As we’ve done for the first couple examples let’s open the web-based UI for the SolarWinds Database Performance Analyzer for SQL Server and drill down into the database instance that is having the IO issues (circled below in green).
Since we know this issue has only been occurring for the last day or so let’s drill down into the current day by selecting July 28th (circled in green).
We know that we are looking for queries that might be IO intensive so let’s select the “Waits” tab (circled in green) and look for any IO related waits (circled in yellow). Based on the bar graph it looks like we might have an issue related to PAGEIOLATCH_* waits.
One thing I would like to highlight here is that you can click on the hyperlink for each wait on the right and it will give you a description of the wait, who typically resolves this type of wait and some possible solutions. You can see in the example below that PAGEIOLATCH waits are used for disk-to-memory transfers, exactly the issue we are trying to resolve.
After drilling down into any of the time hyperlinks from the previous chart and selecting the “SQL” tab on the following window (circled in green) we can easily see which query is experiencing the high amount of PAGEIOLATCH waits. Highlighting the query and seeing the actual SQL being executed it looks like this query is doing a full table scan as there is no WHERE clause in the statement.
Let’s select this statement and get some more details. From the screenshot below we have couple different options that can help us determine if this query is indeed the root cause of the excessive IO. The system/SAN administrator gave us two other pieces of information. The IO spikes have been happening for a day or so and they occur every 30 minutes. The view historical charts (circled in yellow) can give us a good idea of how long this query has been running and the “Timeslice” tab (circled in green) can allow us to correlate the query executions with our system resource usage.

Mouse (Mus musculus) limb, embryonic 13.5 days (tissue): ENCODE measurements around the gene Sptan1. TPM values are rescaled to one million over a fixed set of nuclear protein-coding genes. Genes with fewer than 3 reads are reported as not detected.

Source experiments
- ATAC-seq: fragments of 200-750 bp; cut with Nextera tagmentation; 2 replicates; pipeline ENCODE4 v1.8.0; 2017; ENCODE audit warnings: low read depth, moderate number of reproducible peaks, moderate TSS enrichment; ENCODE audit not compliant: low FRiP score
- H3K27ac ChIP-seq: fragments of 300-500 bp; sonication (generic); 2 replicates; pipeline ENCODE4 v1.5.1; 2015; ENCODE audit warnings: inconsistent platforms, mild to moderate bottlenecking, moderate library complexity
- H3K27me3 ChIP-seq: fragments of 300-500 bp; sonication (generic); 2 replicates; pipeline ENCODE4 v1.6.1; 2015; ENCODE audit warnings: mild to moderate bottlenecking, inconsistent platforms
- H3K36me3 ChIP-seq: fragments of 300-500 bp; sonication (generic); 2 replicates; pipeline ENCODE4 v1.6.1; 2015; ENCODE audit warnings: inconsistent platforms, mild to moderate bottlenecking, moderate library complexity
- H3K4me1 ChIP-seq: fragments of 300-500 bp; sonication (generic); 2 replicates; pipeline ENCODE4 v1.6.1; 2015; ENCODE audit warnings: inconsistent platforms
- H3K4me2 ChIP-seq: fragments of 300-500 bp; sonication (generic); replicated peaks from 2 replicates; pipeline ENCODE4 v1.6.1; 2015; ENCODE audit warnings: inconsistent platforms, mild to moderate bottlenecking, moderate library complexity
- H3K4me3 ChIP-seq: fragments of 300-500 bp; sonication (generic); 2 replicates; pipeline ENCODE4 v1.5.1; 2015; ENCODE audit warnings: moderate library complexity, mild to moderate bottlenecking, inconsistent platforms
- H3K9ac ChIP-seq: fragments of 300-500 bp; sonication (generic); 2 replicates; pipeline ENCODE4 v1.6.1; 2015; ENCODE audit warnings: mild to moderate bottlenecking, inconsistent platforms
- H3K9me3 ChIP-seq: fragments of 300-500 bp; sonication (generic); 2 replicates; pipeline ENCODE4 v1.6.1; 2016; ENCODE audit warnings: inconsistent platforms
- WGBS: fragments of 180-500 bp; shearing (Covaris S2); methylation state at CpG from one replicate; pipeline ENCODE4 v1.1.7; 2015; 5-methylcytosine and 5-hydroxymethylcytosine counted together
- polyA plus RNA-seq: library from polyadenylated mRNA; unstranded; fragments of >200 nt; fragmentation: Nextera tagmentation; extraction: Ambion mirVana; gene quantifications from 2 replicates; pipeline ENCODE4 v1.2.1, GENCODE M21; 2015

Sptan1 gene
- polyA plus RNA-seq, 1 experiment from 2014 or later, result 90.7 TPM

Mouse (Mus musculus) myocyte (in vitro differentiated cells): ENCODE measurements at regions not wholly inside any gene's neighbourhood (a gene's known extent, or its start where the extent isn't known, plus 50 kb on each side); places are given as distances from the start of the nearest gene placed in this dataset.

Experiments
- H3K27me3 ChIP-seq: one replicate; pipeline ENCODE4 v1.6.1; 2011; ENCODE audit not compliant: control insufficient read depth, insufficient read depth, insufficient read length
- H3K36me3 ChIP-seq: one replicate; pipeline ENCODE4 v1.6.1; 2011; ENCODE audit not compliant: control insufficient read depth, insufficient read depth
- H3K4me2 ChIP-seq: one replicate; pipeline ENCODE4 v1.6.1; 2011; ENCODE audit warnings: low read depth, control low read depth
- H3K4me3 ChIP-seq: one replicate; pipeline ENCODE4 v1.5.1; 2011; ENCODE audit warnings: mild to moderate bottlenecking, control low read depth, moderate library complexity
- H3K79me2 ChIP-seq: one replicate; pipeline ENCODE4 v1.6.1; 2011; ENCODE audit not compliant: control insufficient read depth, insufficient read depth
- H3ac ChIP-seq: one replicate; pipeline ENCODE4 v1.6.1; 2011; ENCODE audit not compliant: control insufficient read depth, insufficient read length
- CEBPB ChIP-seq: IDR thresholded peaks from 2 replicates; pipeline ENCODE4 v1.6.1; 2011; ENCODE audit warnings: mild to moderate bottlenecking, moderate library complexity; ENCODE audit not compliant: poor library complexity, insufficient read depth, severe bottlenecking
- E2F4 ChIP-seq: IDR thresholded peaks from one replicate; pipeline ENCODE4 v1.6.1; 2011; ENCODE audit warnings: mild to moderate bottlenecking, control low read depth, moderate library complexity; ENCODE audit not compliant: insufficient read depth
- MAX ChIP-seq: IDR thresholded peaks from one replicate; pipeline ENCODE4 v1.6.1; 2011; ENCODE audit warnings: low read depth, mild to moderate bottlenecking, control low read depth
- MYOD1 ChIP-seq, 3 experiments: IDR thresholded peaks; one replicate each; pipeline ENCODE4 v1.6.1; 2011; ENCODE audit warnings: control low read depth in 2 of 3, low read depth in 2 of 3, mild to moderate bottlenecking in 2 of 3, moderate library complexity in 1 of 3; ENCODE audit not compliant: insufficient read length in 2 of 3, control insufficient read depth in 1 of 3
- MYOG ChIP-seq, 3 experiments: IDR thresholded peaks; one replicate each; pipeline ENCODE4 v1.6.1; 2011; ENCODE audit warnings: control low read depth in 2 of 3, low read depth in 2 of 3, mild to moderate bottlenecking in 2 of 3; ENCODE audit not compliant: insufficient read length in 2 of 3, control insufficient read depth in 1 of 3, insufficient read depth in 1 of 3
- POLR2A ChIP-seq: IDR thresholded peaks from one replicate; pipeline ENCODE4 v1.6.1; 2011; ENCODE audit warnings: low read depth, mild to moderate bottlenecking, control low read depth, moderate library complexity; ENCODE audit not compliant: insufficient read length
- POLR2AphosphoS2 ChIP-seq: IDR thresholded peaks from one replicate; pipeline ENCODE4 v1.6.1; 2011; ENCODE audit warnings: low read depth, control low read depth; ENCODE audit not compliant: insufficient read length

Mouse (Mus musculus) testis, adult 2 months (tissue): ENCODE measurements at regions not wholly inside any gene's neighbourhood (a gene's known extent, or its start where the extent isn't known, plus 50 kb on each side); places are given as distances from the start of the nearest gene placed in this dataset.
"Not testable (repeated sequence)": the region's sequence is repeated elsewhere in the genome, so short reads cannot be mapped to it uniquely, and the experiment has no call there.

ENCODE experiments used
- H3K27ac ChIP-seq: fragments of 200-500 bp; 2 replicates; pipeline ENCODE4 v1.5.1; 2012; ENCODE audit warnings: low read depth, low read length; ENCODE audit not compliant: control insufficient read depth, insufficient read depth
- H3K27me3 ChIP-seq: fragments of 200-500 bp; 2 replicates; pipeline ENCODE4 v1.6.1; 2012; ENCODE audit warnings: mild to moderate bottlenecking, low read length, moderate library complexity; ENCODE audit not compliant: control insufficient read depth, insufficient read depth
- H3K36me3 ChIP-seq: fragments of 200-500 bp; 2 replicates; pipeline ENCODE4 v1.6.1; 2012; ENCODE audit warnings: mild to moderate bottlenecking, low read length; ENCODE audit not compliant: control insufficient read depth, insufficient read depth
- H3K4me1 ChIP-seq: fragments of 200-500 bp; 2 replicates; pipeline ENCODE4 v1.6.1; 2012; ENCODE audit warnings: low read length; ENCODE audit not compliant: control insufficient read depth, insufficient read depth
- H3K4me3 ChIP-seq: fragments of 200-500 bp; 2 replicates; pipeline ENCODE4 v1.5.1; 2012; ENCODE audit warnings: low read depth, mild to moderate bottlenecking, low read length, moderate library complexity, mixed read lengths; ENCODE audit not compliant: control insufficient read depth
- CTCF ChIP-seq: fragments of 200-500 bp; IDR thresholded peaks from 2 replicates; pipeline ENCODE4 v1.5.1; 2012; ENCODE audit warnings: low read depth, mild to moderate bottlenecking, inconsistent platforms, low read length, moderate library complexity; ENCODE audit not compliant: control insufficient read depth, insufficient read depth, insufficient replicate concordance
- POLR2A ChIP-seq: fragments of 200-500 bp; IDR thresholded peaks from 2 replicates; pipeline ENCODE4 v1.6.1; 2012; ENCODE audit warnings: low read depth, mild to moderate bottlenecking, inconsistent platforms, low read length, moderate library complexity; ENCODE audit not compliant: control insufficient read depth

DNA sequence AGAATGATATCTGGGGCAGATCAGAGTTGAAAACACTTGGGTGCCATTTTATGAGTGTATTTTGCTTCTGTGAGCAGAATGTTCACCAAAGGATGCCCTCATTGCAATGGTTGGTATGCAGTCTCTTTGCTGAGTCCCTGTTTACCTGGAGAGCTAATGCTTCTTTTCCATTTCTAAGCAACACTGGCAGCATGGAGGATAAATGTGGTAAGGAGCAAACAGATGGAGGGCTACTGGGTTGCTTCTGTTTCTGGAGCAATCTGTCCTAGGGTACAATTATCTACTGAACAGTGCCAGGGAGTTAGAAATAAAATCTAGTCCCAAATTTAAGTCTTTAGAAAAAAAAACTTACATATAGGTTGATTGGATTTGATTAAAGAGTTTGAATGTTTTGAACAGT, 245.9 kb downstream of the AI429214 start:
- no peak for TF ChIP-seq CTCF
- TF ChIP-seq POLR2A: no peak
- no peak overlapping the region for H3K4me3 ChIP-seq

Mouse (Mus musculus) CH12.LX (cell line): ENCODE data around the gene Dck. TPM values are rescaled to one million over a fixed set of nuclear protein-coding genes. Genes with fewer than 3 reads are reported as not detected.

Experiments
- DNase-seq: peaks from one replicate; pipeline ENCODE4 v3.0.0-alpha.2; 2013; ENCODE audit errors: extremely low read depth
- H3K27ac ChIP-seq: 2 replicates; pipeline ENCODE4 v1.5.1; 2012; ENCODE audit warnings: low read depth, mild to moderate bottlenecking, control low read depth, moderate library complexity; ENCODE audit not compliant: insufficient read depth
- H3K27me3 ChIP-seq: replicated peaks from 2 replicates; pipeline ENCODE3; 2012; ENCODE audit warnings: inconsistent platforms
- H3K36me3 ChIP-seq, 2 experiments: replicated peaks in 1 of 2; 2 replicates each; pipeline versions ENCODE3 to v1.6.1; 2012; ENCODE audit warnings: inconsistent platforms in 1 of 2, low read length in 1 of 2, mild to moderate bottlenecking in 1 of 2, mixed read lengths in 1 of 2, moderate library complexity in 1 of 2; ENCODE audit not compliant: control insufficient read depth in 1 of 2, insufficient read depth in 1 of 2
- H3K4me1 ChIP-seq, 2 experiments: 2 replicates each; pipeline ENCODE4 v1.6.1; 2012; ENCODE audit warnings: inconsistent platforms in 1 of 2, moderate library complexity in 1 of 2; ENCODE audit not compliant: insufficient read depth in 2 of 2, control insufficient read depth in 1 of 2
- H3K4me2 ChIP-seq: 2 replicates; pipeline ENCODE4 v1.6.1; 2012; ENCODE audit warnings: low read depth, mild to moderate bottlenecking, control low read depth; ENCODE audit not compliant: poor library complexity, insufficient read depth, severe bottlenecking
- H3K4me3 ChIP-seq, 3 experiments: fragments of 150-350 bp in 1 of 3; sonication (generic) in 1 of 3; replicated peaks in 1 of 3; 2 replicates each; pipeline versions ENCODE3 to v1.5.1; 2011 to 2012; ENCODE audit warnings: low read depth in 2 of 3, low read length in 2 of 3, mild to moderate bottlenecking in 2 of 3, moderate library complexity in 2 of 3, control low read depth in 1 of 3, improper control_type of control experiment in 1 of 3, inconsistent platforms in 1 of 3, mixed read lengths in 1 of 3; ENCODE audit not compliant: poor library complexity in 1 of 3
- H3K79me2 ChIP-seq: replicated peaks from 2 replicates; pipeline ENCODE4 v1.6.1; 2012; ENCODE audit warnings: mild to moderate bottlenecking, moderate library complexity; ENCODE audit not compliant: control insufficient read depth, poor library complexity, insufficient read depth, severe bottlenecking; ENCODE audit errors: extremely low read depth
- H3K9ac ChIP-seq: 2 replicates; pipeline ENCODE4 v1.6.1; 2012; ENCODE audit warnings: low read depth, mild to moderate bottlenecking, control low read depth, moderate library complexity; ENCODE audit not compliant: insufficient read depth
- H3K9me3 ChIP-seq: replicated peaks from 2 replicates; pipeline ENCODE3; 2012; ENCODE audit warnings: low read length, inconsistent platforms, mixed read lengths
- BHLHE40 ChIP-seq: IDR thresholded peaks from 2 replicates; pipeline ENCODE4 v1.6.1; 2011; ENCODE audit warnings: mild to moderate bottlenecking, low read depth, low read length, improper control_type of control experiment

Looking first at the “Timeslice” tab we can see that this query is running every 30 minutes and by including the “Page Reads per Second” resource chart we can see a large spike in this metric when this query I am running.
Switching over to the “View Historical Charts” link we can confirm that this query has only been running for the last day or so as the first execution looks to be on July 27th.
I think it’s safe to assume that this query is our culprit and given that it’s running on a 30 minute interval we should be able track down what is running this fairly easily as it’s definitely something that is scheduled through the SQL Server Agent or our application. Once identified we can have the user who wrote it either turn it off or update the query to include a where clause so we can avoid these large IO spikes on our database instance.
- Learn more about SolarWinds Database Performance Analyzer for SQL Server and get your free evaluation version
- Read other tips on using Database Performance Analyzer
- Read more on the other platforms that the Database Performance Analyzer supports:
- Additional Resources
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Last Update: 2017-09-14